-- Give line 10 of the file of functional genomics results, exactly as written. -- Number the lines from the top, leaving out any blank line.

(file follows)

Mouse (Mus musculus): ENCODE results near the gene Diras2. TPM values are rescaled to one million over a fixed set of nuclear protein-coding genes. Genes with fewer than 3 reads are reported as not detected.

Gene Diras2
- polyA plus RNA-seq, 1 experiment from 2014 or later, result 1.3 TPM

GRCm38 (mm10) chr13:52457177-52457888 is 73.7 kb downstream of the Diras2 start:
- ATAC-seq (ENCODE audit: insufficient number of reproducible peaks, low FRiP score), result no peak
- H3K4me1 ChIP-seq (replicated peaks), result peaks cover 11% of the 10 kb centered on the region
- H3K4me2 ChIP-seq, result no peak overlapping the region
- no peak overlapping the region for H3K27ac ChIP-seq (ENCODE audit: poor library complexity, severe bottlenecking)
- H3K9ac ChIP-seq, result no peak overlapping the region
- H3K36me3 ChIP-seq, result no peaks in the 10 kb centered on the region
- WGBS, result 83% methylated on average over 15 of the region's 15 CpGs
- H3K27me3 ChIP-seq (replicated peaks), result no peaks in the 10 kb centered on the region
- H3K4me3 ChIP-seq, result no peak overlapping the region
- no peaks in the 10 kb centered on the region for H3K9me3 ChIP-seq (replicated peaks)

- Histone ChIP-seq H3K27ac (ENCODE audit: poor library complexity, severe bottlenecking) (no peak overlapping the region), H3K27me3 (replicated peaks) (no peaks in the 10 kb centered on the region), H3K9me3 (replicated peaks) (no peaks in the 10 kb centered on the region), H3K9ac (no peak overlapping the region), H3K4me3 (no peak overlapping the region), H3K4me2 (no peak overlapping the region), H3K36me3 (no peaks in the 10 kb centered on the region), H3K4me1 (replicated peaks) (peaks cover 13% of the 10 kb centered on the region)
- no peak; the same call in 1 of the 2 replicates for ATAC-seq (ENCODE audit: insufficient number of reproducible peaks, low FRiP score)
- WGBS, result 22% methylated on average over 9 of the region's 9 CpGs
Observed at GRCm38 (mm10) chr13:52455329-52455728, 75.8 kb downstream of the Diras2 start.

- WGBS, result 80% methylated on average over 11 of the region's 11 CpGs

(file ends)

- H3K36me3 ChIP-seq, result no peaks in the 10 kb centered on the region